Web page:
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12 November 2018 Photo Johan Roux
December graduations to conclude the UFS academic year
UFS December graduations: three days and six ceremonies of paying tribute to hard work, persistence, and perseverance.

The University of the Free State (UFS) is looking forward to conferring undergraduate, postgraduate, master’s and doctoral degrees in all faculties during the upcoming end-of-year graduation ceremonies taking place in December 2018.

The UFS Bloemfontein Campus will host inspiring celebrations for graduates and their families in the Callie Human Centre on the dates specified below.
 
For more information about the upcoming ceremonies, visit the graduation home page, where graduating students can also access the graduation frequently-asked questions (FAQs).  Additional enquiries can be directed to graduations@ufs.ac.za
 
Graduation ceremonies for the different faculties will take place on the following dates:

4 December 2018

09:00 - Faculties of Economic and Management Sciences and Education

14:30 - South Campus: Open Distance Learning 

5 December 2018

09:00 - Faculties of the Humanities and Theology and Religion

14:30 - Faculties of Law and Natural and Agricultural Sciences

6 December 2018

09:00 - Faculty of Health Sciences (including School of Nursing)

14:30 - Master's and Doctorate degrees (all faculties)

News Archive

African Student Affairs Conference a huge success
2011-05-24

 
Mr Rudi Buys, UFS Dean of Student Affairs, Mr. Folabi Obembe, Managing Director of Worldview International, Ms Birgit Schreiber, Director of the Centre for Student support services at the University of the Western Cape, Dr. Augustinah Duyilemi, Dean of Student Affairs at the Adekunleh Ajasin University in Nigeria, Dr. Christina Lunceford, assistant Director for the Centre for Research on Educational Access and Leadership at California State University in America, and Prof. Cecil Bodibe, student affairs veteran and consultant.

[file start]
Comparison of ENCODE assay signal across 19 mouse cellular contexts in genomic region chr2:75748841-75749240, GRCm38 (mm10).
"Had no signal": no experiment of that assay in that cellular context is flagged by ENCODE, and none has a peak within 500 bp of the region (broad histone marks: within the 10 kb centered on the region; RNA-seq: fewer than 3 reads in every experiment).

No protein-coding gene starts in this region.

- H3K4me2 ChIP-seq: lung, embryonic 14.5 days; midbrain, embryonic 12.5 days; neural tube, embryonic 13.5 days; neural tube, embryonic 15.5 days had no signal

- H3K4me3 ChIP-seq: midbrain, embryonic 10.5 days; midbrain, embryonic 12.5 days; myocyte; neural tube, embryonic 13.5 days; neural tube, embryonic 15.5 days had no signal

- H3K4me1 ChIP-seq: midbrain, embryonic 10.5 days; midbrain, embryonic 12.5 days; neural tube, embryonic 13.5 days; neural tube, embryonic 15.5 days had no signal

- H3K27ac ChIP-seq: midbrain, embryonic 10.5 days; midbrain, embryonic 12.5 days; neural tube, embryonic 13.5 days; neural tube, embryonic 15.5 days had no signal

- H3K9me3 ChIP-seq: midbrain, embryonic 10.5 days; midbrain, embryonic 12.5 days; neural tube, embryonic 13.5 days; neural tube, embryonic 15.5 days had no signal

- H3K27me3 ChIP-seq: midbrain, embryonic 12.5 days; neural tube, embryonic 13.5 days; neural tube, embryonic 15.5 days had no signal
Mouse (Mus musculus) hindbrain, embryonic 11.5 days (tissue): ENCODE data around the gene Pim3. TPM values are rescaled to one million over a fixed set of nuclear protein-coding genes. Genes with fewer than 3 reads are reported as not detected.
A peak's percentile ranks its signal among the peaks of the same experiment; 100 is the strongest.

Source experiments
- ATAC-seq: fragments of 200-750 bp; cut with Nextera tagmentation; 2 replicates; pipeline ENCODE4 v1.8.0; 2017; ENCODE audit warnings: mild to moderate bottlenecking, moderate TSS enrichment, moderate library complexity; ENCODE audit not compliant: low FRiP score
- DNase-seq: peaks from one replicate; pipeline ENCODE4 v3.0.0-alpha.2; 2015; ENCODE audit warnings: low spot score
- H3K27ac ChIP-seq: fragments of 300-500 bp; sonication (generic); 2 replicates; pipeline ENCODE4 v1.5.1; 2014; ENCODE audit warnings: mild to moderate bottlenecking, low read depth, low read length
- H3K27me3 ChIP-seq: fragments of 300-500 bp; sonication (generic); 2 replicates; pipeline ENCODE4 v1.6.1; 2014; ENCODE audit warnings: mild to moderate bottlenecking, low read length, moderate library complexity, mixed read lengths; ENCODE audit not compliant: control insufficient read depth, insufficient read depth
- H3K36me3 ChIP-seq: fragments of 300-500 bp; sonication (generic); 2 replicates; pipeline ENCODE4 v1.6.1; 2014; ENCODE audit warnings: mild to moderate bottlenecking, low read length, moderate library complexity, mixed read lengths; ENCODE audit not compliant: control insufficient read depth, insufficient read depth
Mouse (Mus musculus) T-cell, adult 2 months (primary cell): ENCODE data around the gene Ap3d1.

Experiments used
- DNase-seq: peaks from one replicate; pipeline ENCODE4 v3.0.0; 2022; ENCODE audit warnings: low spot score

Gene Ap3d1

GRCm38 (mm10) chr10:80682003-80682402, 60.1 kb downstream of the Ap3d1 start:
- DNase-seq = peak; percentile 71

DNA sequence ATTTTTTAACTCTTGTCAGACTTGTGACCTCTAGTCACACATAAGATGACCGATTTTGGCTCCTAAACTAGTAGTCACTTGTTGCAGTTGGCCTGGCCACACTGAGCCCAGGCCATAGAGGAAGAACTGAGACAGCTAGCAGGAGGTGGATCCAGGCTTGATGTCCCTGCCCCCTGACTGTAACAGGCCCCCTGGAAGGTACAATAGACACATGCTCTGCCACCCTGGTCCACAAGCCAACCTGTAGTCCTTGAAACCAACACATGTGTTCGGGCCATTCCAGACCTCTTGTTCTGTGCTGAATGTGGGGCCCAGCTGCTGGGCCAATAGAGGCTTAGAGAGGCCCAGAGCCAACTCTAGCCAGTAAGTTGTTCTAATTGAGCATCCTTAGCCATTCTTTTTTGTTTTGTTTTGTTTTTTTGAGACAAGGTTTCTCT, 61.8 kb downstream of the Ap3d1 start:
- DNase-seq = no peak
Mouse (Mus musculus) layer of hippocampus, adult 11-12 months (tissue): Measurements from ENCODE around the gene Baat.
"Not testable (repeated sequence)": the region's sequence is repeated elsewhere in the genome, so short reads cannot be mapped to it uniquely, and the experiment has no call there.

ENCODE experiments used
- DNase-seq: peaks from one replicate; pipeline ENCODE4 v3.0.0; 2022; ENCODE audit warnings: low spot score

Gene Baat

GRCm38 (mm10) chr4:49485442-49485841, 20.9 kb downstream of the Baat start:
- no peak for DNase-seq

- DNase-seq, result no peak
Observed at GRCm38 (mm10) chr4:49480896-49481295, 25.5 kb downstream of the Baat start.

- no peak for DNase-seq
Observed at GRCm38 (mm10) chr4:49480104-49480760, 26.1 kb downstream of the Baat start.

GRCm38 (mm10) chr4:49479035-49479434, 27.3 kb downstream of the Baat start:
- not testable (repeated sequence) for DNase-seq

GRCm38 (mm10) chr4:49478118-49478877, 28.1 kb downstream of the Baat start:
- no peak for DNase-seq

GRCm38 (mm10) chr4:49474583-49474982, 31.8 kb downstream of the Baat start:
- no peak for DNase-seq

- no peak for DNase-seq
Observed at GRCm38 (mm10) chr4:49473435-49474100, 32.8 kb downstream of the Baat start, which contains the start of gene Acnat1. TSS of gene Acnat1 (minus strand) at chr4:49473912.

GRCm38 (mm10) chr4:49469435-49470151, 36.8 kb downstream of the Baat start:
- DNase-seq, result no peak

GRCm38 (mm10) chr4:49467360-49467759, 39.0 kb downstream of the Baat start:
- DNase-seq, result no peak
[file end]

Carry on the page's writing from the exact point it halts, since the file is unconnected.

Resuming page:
Photo: Earl Coetzee

The African Student Affairs Conference (ASAC), which took place on our Main Campus last week, was a major success, with two days of lectures and discussions and two pleasant social gatherings, where delegates had the opportunity to get to know each other.

The conference, hosted on African soil for the first time, and co-hosted by the University of the Western Cape (UWC), started on Wednesday 18 May 2011 with an informal welcoming session. Delegates got to meet each other and Mr Rudi Buys, UFS Dean of Student Affairs, explained the meaning of South African words like "kuier" and "lekker'.

The official start of events took place on Thursday 19 May 2011, in the Reitz Hall in our Centenary Complex. The conference was attended by delegates from universities across the continent and aimed to place the focus on issues relating to student affairs in an African context.

Delegates shared and exchanged strategies, ideas and resources, and discussed issues related to the work of student affairs professionals. The conference hoped to promote an exchange of best practice and assist attendees in identifying successful programmes.